Wave Robber: Team works on device that could help save the coast - FOX 8, WVUE, fox8live.com, weather, app, news, saints

Wave Robber: Team works on device that could help save the coast

A team is working to test the device in a lab and create an efficient model that could be produced on a mass scale. (FOX 8 photo) A team is working to test the device in a lab and create an efficient model that could be produced on a mass scale. (FOX 8 photo)
LAFAYETTE, LA (WVUE) -

A Cajun invention created by a man who grew up on the Louisiana coast could be the answer to stopping erosion.

It's called The Wave Robber. Invented by Webster Pierce, the invention "robs" the waves of their energy and collects sediment to rebuild the coast.

"You have to imagine a seawall. A seawall has one function - that is to prevent erosion from the land behind it. What I did was build something similar to a seawall, but what I did was allow perforations to go through," Pierce said.

Experts think the device almost virtually diminishes the power of waves, keeping the force from eating away at the coast.

"I can speak to wave reduction. It works as well as advertised, about 80-90 percent is what I've been getting," said Grant Besse, a grad student at University of Louisiana at Lafayette.

Besse is part of team at the university that is working to test the device in a lab and create an efficient model that one day could be produced on a mass scale.

"The beauty of this device is a typical breakwater or jetty uses rocks that can't be moved. This device can be pumped with water, sunk to the floor, anchored down, so when you're ready to move the device, you can just pump the water out of it and it floats back up and you can move wherever you want along the coast," said Nick McCoy, an engineer on the project.

McCoy and Besse have monitored the unit in the field for more than a year, and already they've seen growth on the coast.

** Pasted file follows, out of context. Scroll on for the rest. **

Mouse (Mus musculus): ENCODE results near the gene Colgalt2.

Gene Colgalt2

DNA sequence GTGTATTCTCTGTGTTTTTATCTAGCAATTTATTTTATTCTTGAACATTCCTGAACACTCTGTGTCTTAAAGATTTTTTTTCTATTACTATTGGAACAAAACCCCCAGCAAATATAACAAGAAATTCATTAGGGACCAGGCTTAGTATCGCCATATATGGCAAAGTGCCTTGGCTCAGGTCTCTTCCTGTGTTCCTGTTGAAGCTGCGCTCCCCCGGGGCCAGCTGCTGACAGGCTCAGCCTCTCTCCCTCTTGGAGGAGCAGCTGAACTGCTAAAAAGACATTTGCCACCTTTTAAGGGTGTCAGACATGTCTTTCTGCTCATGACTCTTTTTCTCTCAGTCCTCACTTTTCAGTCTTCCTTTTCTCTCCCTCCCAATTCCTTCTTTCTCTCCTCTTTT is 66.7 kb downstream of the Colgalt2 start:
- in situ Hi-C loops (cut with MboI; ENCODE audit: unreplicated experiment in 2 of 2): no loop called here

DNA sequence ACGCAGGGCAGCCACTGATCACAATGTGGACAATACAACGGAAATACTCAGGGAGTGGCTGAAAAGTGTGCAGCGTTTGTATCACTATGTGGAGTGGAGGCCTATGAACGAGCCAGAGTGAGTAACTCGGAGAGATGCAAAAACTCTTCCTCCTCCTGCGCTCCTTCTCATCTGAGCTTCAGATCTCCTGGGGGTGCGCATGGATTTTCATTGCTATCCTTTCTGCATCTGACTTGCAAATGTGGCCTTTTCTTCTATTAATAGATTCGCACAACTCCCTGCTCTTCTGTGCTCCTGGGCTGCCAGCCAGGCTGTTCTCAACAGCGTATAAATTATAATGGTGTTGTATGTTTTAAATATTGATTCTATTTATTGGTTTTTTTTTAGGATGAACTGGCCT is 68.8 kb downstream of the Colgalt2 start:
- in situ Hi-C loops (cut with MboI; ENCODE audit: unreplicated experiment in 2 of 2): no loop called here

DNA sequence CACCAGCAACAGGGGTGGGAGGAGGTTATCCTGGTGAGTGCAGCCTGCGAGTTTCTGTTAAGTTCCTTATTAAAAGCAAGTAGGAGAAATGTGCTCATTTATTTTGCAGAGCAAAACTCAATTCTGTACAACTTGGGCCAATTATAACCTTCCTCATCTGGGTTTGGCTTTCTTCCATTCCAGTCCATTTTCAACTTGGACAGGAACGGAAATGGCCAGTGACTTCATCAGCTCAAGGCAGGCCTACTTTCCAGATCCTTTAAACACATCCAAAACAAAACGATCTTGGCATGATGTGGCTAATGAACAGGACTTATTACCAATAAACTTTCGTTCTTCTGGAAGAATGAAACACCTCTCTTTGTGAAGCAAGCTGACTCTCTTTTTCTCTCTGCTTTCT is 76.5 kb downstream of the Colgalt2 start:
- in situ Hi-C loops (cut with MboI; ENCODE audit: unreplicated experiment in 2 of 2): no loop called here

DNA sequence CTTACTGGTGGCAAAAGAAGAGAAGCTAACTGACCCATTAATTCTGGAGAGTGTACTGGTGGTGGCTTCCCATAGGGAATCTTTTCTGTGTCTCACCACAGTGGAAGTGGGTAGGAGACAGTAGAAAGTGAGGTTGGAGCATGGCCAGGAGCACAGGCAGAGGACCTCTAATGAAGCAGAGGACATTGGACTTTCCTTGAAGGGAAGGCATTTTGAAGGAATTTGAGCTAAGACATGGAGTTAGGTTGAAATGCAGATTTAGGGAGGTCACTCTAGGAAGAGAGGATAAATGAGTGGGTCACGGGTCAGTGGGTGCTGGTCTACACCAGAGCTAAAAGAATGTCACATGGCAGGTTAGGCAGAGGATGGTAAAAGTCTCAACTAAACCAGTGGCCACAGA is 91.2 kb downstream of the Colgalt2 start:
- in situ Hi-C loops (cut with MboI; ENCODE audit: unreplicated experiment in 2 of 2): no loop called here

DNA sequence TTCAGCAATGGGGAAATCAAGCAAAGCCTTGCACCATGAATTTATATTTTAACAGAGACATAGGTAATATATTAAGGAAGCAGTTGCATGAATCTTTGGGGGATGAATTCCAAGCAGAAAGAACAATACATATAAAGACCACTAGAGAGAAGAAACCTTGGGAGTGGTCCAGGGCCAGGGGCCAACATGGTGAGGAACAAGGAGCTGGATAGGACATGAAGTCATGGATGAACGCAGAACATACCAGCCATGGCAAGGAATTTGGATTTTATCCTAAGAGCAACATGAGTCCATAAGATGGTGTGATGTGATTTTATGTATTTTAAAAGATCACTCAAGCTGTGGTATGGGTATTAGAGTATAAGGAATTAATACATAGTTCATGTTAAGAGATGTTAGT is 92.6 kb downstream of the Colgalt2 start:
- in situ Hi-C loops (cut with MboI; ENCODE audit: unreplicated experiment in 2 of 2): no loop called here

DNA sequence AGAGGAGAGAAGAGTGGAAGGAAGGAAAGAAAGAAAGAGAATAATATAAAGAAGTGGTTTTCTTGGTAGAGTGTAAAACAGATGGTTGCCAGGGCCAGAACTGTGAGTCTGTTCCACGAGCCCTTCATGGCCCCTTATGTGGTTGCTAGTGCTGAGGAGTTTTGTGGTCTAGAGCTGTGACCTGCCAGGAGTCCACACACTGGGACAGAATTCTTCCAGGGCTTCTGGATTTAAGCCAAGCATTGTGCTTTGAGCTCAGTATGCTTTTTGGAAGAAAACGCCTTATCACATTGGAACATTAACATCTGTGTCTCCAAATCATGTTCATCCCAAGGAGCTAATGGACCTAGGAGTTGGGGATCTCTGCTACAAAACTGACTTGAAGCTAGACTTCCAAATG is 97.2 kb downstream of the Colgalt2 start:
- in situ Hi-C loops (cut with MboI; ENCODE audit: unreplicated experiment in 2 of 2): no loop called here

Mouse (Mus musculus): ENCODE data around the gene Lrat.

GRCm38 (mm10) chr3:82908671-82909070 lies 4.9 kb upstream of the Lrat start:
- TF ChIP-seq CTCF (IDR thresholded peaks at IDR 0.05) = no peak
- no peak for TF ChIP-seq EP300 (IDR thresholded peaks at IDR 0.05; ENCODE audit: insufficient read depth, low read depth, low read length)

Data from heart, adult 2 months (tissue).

"In the field, we've seen directly behind the device over 6 inches of sediment gain, and we've seen smaller increments of sediment gain as we get farther away, but that's because a lot of the heavier sediment is falling out right behind the device," McCoy said.

The device is preferable to a seawall because of it's ability to let some water through.

"A wall, you actually damage the ecosystem, you reduce the connectivity. Connectivity is very important for the ecosystem. The beauty of this unit is the connectivity, the water can go back and forth from front to back," said Dr. Daniel Gang, an environmental engineer at UL-Lafayette.

Pierce is passionate about his invention because he's seen his coast disappear before his eyes.

"I'd like to leave a legacy that someone took the initiative to try and save this area. It's easy to say I want to do it, and not do it. I'm the type of person who rolls his sleeves up and says let's go do it," Pierce said.

The team is still waiting on a company to complete molds of the device before it can produced and tested on a larger scale.

Copyright 2015 WVUE. All rights reserved.

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